|Fig. 3.1 shows the values of the UVB_Biometer of Meteo_LCD and those of the UVB_3D sensor (adjusted values to comply with 1 MED = 250 J/m2). It can readily be seen that the UVB_3D values are always too high, the excess being greater in high UVB conditions.|
|Fig. 3.2 gives the
UVB_Biometer readings against the (adjusted) UVB_3D output: the conclusion is that the
correct UVB irradiance in MED/h can be computed from the adjusted UVB_3D reading by
applying the formula:
correct_value = 0.83*(adjusted UVB_3D reading) + 0.08
This is the relationship we use to qualify the UVB_3D as a secondary reference.
A fit forced through the origin gives:
correct_value = 0.88 * (adjusted UVB_3D reading)
|Fig. 3.3 shows the
difference between the UVB_3D readings on the UVB_Biometer data and the actual air
temperature. One should not conclude too hastily that this difference increases with air
temperature, which could be due to a temperature sensitivity of the sensor. (Let us recall
that the UVB_Biometer is thermally stabilized).
Actually the last 2 days show that the magnitude of the difference does not follow the air temperature pattern.
|The linear correlation between the difference of the readings and air temperature is poor (r=0.47), and Fig.3.4 shows that there is no good linear relationship between the Delta_UV and air temperature.|
The relationship between the primary reference (UVB_Biometer) and the portable UVB_3D is a linear one; the deviations from this trend are small. There seems no obvious temperature dependance of the readings of the UVB_3D. Correct UVB results can be found by multiplying the adjusted UVB_3D readings by 0.88, or the raw readings by 0.74. The good linear relationship qualifies the UVB_3D as an acceptable portable secondary reference.
|4. The Saitek Sunwatch II sensor|
As stated above, the mean UVB irradiances (given in MED/h) are quite different during the measurement periods:
|Netherland period||mean +/- std. = 1.56 +/- 0.71 (N=11)|
|Diekirch/Bettendorf period:||mean +/- std. = 1.56 +/- 0.89 (N=22)|
|Provence period:||mean +/- std. = 2.64 +/- 0.56 (N=31)|
The comparable UVB magnitude of the Netherland and Diekirch/Bettendorf series allows to combine these two periods into one single data series .
shows the correct UVI value against the Saitek UVI reading. The linear relation-ship
Netherland/Diekirch/Bettendorf period (N=27):
correct_UVI = 0.92 *(Saitek_UVI_reading) - 0.07
Provence period (N=26):
correct_UVI = 1.07*(Saitek_UVI_reading) + 1.12
As a single multiplier is much more usable than the given affine relationships, we computed a linear regression forced through the origin; this yields (R = goodness of fit):
|Netherland/Diekirch/Bettendorf period (N=27):
correct_UVI = 0.9 *(Saitek_UVI_reading)
(R = 0.98)
|Provence period (N=26):
correct_UVI = 1.25*(Saitek_UVI_reading)
(R = 0.84)
The Saitek readings are best in moderate UVB conditions; the readings are about 25% too low in high UVB conditions, and their distribution may differ considerably from the calibration line.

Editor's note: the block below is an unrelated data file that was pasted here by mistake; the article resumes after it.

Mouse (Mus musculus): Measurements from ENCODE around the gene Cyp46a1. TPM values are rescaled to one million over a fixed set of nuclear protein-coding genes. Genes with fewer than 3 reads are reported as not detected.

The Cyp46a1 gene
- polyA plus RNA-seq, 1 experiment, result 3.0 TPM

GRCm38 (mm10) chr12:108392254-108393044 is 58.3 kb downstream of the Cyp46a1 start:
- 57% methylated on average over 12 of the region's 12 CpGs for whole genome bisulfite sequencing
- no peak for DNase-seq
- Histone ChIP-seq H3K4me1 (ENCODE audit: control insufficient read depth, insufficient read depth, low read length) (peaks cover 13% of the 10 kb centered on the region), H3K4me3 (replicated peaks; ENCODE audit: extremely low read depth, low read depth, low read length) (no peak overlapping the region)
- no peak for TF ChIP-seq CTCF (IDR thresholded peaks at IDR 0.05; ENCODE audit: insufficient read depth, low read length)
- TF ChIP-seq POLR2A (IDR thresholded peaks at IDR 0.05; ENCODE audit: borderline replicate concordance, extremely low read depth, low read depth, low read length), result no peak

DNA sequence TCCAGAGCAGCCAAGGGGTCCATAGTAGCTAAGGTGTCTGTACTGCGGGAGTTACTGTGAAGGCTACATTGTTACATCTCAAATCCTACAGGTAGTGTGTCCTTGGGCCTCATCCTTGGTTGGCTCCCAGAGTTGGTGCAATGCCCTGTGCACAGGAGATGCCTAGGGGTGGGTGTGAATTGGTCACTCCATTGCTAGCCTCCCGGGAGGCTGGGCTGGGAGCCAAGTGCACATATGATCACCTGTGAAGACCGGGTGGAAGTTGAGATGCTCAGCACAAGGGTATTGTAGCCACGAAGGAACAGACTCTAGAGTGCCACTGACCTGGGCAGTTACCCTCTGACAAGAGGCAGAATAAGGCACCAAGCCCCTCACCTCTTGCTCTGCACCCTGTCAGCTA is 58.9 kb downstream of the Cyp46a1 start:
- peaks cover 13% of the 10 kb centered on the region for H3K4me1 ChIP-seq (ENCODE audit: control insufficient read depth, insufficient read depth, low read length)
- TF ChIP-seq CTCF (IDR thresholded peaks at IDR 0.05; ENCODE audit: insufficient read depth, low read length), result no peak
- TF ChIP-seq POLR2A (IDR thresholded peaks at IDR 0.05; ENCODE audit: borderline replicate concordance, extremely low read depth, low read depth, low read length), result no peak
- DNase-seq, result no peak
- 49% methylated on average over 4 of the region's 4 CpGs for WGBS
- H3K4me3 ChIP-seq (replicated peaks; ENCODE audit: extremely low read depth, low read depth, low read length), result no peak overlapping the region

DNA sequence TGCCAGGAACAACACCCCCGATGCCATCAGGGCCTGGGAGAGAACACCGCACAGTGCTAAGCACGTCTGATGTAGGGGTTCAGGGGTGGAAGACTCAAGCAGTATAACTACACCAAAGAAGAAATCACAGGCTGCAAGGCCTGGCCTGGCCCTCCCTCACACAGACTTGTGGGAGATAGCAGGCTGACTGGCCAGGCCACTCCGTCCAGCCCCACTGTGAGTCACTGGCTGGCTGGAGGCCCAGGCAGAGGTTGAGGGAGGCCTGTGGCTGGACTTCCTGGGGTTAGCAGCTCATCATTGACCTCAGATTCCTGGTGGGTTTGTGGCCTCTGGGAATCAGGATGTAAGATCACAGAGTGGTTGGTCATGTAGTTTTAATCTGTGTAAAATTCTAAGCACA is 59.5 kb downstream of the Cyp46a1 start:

In moderate UVI conditions (UVI<5) a best multiplier to compute the correct UVI from the displayed value is 0.9, whereas it is 1.25 in high UVI conditions (UVI>5). A best strategy to compute a "safe" UVI for all conditions would be to use 1.25 as a multiplier; "safe" means here that the computed UVI is never too small, but may be sometimes too high.
|5. The Casio UV checker UV-120|
Let us first look for a relation-ship between the number of displayed star symbols and the unspecified number shown on the Casio LCD display:
Netherland/Diekirch/Bettendorf period (N=27): # of stars = 0.097 *UV_reading) (R = 0.97)
Provence period (N=26): # of stars = 0.097*UV_reading) (R = 0.97)
This means that the number of stars displayed is practically equal to 1/10th of the displayed numerical UV value.
|Fig. 5.1 compares the measurements of the 3 instruments for all periods; obviously, the Casio readings deviate more from the other two readings during the high UV Provence period.|
shows the gives the correct UVI values against the displayed Casio numbers. The linear
Netherland/Diekirch/Bettendorf period (N=27):
correct_UVI = 0.11 *(Casio_reading) - 1 (R = 0.91)
|Fig. 5.3: Provence
correct_UVI = 0.13 *(Casio_reading) + 0.75 (R = 0.64)
The poor goodness of the last fit confirms the visual impression given by Fig. 5.1.
Let us, as done before, compute a linear regression forced through the origin for the 2 periods:
|Netherland/Diekirch/Bettendorf period (N=27):
correct_UVI = 0.09 *(Casio_reading)
(R = 0.89)
|Provence period (N=26):
correct_UVI = 0.14*(Casio_reading)
(R = 0.63)
The Casio UC-120 "UV intensity" readings deviate from linear calibration line in moderate UVB conditions in a tolerable manner, keeping into account the very low cost of the sensor. In high UVB conditions, the deviations are extreme.
In moderate UVI conditions (UVI<5) a best multiplier to compute the correct UVI from the displayed unspecified value is 0.09; the poor goodness of fit makes the sensor unsuitable in high UVI conditions (UVI>5).
|6. Overall appreciation|
Solar Light UVB Model 3D sensor is usable in all UVB conditions; for the instrument used
in this report, multiplying the adjusted readings by 0.88 gives a good result.
"Adjusted readings" means that the definition of 1 MED = 250 J/m2
commands to multiply the display first by 210/250 before doing any other computations.
A linear fit forced through the origin and done on the non-adjusted displayed readings gives a multiplier of
0.74 (R = 0.99)
This is the multiplier to use to obtain a correct UVI based on the definition of 1 UVI = 0.025 W/m2 effective UVB irradiance from the raw displayed readings.
Saitek sensor can not be used in the same manner in all UVB conditions. When UVB
irradiance is low, a multiplier of 0.9 should be used; when UVB irradiance is high, use 1.25
Doing so gives results whose differences from to the correct values remains tolerable.
|3.||The Casio UC-120 has the poorest performance of the 3 instruments tested. It might be used in low UVB conditions, by multiplying the displayed "UVB intensity" number by 0.09 to give an UVI more or less close to the real value. The sensor should not be used in high UVB conditions.|